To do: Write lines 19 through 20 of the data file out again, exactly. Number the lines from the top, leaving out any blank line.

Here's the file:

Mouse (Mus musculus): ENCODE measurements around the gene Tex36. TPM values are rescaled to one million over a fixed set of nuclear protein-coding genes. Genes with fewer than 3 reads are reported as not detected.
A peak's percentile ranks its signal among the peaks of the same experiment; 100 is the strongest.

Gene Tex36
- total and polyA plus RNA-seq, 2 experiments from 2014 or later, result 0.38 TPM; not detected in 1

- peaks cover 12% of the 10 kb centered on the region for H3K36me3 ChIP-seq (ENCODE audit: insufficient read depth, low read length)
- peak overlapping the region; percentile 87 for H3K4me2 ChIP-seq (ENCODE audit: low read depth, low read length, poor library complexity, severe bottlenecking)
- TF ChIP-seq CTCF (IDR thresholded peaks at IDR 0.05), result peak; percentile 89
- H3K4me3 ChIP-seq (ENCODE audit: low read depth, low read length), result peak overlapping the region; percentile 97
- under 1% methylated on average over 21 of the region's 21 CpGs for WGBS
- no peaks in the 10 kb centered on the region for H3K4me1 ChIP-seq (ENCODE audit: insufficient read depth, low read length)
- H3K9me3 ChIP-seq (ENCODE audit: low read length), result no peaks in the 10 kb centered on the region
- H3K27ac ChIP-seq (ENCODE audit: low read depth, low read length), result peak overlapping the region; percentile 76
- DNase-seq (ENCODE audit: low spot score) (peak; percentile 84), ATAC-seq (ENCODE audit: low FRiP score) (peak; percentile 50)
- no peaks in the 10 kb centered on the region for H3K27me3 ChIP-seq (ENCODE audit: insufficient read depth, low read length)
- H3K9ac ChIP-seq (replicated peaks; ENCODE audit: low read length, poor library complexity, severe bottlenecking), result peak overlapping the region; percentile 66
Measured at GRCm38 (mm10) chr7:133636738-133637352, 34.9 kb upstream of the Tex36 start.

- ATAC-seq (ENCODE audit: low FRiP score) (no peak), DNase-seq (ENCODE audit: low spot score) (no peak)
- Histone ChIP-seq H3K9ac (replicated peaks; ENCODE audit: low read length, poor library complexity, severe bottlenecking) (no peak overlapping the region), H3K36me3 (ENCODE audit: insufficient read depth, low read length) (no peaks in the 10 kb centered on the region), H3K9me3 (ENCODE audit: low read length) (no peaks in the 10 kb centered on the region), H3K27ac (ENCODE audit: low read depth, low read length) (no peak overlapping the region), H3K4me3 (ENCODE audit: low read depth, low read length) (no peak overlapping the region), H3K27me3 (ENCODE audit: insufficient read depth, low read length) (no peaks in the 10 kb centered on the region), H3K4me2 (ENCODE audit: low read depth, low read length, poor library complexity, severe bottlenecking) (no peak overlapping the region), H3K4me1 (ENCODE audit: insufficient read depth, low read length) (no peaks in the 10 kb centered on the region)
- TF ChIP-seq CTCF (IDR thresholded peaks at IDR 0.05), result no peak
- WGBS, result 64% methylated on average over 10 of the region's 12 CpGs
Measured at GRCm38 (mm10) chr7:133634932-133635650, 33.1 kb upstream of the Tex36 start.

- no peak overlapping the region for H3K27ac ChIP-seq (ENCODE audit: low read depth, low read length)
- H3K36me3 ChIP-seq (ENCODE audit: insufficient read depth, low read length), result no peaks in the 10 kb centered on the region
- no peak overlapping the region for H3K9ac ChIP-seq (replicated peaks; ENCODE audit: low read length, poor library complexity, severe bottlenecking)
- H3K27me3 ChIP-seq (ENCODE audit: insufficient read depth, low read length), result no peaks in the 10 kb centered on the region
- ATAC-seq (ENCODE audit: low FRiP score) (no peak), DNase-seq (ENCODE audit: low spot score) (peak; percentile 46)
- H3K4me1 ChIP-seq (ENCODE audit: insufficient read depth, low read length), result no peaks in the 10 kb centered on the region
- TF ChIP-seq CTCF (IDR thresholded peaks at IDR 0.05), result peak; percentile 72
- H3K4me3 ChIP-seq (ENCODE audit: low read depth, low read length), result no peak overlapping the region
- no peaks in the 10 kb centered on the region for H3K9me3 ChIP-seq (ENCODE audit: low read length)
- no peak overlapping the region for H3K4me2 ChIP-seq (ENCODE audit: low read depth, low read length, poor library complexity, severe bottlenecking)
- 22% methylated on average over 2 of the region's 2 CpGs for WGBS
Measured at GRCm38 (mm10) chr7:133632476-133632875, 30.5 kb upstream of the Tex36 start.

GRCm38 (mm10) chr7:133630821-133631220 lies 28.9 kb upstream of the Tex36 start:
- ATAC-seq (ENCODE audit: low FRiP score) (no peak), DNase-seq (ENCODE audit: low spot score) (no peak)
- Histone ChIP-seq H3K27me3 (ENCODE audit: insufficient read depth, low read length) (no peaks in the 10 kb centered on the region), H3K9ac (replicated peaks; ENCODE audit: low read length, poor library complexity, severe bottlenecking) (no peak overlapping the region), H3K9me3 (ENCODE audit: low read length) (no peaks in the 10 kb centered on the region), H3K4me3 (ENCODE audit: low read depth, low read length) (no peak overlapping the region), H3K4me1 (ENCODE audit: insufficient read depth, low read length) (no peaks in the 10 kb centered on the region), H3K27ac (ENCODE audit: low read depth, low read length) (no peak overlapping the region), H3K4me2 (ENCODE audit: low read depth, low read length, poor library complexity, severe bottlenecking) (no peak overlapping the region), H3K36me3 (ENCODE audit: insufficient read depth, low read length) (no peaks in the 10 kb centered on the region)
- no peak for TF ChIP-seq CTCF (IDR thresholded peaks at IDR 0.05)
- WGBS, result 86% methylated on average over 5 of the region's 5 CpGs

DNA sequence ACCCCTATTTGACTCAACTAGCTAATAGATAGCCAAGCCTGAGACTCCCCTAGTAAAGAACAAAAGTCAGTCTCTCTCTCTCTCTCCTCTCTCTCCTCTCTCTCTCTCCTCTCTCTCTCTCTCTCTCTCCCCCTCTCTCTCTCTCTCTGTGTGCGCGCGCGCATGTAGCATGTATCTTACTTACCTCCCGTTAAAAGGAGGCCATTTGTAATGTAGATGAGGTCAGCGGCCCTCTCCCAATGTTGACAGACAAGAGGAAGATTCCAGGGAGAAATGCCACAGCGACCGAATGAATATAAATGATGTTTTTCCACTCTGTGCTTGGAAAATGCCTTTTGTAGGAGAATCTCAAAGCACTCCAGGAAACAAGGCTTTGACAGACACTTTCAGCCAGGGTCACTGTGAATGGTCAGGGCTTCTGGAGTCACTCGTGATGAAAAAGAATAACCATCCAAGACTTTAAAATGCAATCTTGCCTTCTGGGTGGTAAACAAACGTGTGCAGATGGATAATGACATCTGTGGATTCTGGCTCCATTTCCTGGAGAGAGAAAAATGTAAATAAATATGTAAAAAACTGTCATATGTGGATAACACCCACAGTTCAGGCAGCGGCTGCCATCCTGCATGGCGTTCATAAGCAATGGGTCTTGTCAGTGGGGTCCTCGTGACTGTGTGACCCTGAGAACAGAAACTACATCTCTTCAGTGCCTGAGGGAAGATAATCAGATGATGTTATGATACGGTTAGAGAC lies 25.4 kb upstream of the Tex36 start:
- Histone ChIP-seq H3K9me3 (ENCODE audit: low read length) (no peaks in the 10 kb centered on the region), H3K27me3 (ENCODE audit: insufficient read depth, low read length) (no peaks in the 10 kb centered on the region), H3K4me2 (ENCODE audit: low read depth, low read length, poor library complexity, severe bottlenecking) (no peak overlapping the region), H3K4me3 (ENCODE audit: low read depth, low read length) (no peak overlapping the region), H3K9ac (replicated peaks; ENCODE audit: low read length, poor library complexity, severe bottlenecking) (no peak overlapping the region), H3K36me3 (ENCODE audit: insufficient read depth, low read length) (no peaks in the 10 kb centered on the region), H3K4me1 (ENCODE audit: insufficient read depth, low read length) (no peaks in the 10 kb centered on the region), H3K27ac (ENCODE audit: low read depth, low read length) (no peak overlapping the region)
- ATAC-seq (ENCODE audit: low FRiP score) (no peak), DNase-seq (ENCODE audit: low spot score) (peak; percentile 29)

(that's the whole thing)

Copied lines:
- TF ChIP-seq CTCF (IDR thresholded peaks at IDR 0.05), result no peak
- WGBS, result 64% methylated on average over 10 of the region's 12 CpGs